Tag Archives: Domestic violence

New Report: The Continuity of Risk: A three-city study of Congolese women-at-risk resettled in the U.S

The summary below was contributed by Karin Wachter, one of the report’s co-authors

In October 2014, the University of Texas at Austin and North Carolina Agricultural and Technical State University issued their report: The Continuity of Risk: A three-city study of Congolese women-at-risk resettled in the U.S. The study was conducted to prepare for the 50,000 Congolese refugees planned to be resettled in the United States over the next several years through the U.S. Refugee Admissions Program.

The Continuity of Risk concludes that Congolese refugee women have a sense of safety and food security in the U.S., and struggle with integration. The primary concerns expressed by the research participants include the impacts of trauma, social isolation, loss of power as mothers and precarious financial survival. The UNHCR “woman-at-risk” resettlement category is also discussed from both practice and policy perspectives.

The findings highlight women’s intersecting experiences with violence and forced migration.  The recommendations section of the report, in particular, emphasizes the potential for collaboration between resettlement and domestic violence and sexual assault agencies to help meet those expressed needs.  This study can help to inform those collaborative efforts already underway and spark ideas for new initiatives and partnerships.

The report can be downloaded from the Institute on Domestic Violence & Sexual Assault (IDVSA) website at:  http://www.utexas.edu/ssw/cswr/institutes/idvsa/congolese-refugee-women-at-risk/

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Policymakers, we need you! ….to pay attention to the evidence.

by Chen Reis

Last week Nicholas Kristof*, the popular NYT columnist, created a storm on twitter and facebook with his column “Professors, We Need You! “ which, among other points, decried the irrelevance of much social science research to policy-making. There have been a number of responses from academics on Twitter, Facebook, and in blogs with many pointing out that they and a significant number of their colleagues are actively working to produce policy relevant research.

Kristof makes some valid points about the obscurity of much social science research and the inaccessibility of the jargon. But he does not mention an important reality:  that even relevant, good quality, and well communicated research often fails to have much impact on public dialog and policy.  Some of the challenges may be inherent to the nature of policy-making itself, but the discrepancy is often seen when research findings do not conform to preconceived notions or agenda of  policymakers. When research demonstrates that pre-existing ’solutions’ are not applicable, it is likely to be ignored as well. This too is true both in the US national system and internationally.  For example, even though  the data suggest that most of the gender-based violence even in humanitarian settings is perpetrated by intimate partners, most of the focus in processes aimed at ending impunity and preventing violence remains on combatant perpetrated sexual violence.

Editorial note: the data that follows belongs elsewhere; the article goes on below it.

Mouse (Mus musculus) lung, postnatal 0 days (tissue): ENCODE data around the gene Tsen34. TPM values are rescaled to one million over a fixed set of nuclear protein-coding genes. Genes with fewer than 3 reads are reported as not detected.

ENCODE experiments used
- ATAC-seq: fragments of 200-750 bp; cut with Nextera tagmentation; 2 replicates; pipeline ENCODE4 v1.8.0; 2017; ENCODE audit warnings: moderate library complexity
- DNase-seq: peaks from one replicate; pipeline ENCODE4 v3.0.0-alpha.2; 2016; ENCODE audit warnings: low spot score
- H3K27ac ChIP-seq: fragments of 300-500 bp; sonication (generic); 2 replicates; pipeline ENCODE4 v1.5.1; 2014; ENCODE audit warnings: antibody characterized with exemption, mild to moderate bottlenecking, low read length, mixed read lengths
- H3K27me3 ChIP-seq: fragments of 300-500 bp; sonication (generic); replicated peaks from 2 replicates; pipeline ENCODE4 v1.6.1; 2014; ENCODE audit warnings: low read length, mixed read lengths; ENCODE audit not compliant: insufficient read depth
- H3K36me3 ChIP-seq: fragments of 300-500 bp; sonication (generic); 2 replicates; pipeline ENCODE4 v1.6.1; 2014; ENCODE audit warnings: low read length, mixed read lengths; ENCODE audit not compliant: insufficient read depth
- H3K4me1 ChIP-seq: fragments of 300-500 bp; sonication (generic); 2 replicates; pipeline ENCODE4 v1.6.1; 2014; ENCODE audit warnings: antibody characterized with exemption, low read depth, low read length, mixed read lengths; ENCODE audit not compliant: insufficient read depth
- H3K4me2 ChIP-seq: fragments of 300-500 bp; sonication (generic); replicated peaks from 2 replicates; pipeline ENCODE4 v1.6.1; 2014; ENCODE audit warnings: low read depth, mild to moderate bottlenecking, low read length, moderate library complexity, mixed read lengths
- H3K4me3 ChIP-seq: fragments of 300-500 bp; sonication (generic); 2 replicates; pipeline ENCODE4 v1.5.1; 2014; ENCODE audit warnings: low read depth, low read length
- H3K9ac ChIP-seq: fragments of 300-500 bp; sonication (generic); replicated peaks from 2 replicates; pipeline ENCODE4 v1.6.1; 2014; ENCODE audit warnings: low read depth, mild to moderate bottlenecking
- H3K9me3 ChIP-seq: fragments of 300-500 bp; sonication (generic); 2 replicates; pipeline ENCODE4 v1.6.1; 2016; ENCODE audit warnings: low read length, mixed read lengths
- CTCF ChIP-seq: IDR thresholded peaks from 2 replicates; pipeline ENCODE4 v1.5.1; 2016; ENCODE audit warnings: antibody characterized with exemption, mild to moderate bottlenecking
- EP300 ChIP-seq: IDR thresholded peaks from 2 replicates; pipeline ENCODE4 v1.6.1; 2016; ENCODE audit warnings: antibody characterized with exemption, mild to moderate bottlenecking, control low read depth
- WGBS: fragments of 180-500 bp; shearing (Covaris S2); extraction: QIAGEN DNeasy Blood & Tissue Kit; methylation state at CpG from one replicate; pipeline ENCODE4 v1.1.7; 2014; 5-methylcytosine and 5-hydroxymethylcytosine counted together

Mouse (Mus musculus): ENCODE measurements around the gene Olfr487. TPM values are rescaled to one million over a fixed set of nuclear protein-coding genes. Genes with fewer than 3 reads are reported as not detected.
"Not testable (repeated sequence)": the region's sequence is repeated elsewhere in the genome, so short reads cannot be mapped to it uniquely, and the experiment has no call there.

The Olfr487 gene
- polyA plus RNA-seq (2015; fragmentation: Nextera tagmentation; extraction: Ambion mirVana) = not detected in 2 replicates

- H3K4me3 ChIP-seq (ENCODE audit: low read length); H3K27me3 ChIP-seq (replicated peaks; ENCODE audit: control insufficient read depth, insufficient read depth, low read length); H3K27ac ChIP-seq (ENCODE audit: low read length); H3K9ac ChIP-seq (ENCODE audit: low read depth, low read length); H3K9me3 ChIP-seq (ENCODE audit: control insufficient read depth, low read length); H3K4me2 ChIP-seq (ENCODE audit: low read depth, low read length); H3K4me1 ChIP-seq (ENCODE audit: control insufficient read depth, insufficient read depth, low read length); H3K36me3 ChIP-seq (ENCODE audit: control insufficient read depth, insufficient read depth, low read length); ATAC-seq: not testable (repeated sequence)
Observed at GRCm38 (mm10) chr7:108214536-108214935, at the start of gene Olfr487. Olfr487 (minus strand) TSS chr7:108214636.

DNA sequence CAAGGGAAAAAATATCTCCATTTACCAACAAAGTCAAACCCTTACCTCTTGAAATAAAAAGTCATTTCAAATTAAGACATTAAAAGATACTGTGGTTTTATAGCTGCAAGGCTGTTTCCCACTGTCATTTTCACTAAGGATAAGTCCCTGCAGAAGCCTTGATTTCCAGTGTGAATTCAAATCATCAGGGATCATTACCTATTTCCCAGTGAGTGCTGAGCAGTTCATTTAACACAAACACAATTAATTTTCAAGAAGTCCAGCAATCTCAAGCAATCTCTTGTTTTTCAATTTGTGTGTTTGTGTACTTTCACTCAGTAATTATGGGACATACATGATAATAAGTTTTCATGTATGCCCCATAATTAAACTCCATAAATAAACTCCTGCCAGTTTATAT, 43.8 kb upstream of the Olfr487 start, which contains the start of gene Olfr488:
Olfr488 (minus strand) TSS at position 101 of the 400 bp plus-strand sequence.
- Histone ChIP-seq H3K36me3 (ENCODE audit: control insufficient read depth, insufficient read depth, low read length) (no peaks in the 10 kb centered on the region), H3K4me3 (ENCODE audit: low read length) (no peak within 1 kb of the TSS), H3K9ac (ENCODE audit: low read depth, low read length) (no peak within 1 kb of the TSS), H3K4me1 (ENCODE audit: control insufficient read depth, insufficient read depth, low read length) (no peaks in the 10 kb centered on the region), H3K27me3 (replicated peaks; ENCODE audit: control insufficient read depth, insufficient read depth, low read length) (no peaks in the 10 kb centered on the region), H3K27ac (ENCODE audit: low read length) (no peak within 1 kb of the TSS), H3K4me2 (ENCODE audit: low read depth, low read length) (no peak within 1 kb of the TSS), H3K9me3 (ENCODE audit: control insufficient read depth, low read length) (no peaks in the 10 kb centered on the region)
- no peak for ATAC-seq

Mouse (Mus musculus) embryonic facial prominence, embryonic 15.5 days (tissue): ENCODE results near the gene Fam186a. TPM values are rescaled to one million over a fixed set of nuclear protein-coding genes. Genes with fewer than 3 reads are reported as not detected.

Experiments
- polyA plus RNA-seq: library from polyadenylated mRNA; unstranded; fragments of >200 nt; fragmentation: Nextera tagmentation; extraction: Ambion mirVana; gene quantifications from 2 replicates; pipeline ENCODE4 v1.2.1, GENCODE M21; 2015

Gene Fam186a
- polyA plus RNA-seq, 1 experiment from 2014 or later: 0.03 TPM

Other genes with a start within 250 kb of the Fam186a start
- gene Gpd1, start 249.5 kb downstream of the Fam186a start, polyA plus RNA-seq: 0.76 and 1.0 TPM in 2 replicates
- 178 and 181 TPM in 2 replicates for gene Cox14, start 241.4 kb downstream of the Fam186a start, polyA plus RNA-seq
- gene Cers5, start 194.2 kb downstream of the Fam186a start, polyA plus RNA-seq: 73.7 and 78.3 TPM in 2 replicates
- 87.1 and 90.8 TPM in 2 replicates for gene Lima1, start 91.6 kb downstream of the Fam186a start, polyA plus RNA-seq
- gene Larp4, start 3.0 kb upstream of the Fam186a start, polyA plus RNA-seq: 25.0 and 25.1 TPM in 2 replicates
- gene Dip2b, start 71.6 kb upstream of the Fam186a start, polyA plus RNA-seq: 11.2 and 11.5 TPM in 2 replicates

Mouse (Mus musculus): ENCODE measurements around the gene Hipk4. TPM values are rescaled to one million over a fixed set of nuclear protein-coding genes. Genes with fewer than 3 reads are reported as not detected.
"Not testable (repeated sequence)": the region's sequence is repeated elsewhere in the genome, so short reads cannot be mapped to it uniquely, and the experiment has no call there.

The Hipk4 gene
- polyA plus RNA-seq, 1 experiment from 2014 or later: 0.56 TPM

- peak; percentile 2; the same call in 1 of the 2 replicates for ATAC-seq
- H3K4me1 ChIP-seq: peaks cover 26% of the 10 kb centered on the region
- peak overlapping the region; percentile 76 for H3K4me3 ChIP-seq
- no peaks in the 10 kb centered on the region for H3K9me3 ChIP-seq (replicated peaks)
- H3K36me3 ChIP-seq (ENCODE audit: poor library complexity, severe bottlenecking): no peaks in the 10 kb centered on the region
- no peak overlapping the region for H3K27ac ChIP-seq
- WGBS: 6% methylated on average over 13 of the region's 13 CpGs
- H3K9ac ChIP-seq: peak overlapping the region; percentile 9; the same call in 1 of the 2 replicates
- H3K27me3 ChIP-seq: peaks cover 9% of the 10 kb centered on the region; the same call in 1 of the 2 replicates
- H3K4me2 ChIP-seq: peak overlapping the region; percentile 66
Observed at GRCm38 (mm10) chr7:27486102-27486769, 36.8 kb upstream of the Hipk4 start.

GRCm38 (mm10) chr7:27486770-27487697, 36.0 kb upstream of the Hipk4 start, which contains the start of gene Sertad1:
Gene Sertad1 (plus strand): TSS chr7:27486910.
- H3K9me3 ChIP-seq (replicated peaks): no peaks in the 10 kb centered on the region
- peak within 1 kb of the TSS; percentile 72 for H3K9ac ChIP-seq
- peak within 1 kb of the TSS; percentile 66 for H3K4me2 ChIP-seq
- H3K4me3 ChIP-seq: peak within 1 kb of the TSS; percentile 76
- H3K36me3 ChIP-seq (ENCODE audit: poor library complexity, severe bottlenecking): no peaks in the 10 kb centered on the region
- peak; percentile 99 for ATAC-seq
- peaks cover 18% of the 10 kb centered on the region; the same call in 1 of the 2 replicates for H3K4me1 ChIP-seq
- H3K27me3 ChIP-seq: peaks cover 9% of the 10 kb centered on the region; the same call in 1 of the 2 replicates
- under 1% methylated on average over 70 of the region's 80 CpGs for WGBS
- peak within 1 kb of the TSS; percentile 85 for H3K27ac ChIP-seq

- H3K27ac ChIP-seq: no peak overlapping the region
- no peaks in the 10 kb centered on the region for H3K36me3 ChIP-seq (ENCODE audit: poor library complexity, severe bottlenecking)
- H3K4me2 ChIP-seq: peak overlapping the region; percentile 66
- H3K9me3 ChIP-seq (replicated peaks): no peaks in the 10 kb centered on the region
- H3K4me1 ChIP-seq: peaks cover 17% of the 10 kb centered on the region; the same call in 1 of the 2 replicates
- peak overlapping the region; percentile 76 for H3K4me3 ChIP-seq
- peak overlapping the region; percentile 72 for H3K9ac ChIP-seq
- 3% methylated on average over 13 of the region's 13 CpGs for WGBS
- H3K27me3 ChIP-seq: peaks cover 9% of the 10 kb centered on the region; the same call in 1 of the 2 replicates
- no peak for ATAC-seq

Even in areas for which there is more of an evidence base, it is not clear how and whether the evidence is used. ALNAP, the Active Learning Network for Accountability and Performance in Humanitarian Action, is working to identify the quality and use of evidence available for the humanitarian sector.

The problem is not only that existing evidence is often ignored, but also that there is also little recognition or mention of the need for data on what works, even in key high level statements and commitments. The lack of evidence about what works speaks to not only the complexity of research in crisis settings but also to the lack of resources available for robust program monitoring and evaluation.  When it comes to prevention of and response to sexual violence in conflict, and to evaluation of humanitarian programming in general, it is only fairly recently that there has been a move to identify  evidence of what works. Humanitarian non-governmental organizations like the International Rescue Committee (IRC) are working with academic institutions to evaluate interventions for sexual violence in humanitarian settings. There are also initiatives to support the generation of evidence for action, such as the Research for Health in Humanitarian Crises (R2HC) initiative of the ELRHA.

It will be interesting to see whether this push for evidence-based action is reflected in the UK hosted Global Summit to End Sexual Violence in Conflict scheduled for this June.  I hope that support for building the evidence base and for using the evidence to inform policy and programming plays a greater and more integrated part of the global efforts to prevent and respond to sexual violence in humanitarian settings.

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* Kristof’s own work and actions related to sexual violence have been critiqued  as uninformed /naïve and potentially harmful.

GBV is not sexy

by Sarah Martin